The helicopter accident rate resumed its desired downward trend last year. Significant reasons could be continuous communication, stricter flight rules, and proliferation of newer technology flight simulators and training devices. Rick Adams reports.

Credit improved awareness. Credit repeated communication. Credit ever-advancing aircraft technology. Credit new simulation technology and training techniques. Credit regulation.

There’s plenty of credit to be shared, as the helicopter accident rate and fatality rate dropped in 2014 after a surprising uptick in 2012 and 2013.

Since formation of the International Helicopter Safety Team (IHST) in 2006, the safety statistics had been making steady progress, though slower than desired against the volunteer group’s target of an 80% reduction from 2001-2005 baseline levels. In 2013, however, in the United States, total rotary-wing accidents bumped up to 146 (compared to 185 accidents in 2005) and fatal accidents numbered 30 (compared to 24 in 2005). In 2012, there were 154 accidents, 23 of them fatal.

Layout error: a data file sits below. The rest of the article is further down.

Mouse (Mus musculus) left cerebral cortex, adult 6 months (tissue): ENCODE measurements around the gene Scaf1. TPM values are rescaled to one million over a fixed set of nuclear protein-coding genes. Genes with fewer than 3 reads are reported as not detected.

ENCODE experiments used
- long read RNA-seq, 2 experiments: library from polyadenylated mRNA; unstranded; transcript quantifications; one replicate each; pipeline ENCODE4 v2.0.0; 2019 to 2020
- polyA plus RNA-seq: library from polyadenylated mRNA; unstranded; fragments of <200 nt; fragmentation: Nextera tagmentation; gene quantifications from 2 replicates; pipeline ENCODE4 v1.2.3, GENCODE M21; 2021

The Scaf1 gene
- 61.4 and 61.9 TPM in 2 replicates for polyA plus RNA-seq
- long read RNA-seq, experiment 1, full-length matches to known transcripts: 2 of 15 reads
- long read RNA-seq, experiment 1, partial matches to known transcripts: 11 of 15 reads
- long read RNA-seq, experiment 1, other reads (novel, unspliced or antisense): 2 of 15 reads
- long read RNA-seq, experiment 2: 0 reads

But according to preliminary data for 2014, the trendline resumed a downward glidepath; total accidents decreased by 11% to 130 and fatal accidents decreased to 21, a 30% drop from 2013. (Statistics outside the US were not available as this issue went to press.)

Overall, the rate of 3.64 accidents per 100,000 civil helicopter flight hours in the US represents a 54% reduction compared to the 2001-05 baseline. Fatal accidents showed a 42% decline from baseline.

The IHST and its counterparts on the United States Helicopter Safety Team (USHST) and European Helicopter Safety Team (EHEST) have maintained a steady drumbeat of guides, bulletins, analysis, fact sheets, videos, and other communications to keep the safety message in the forefront.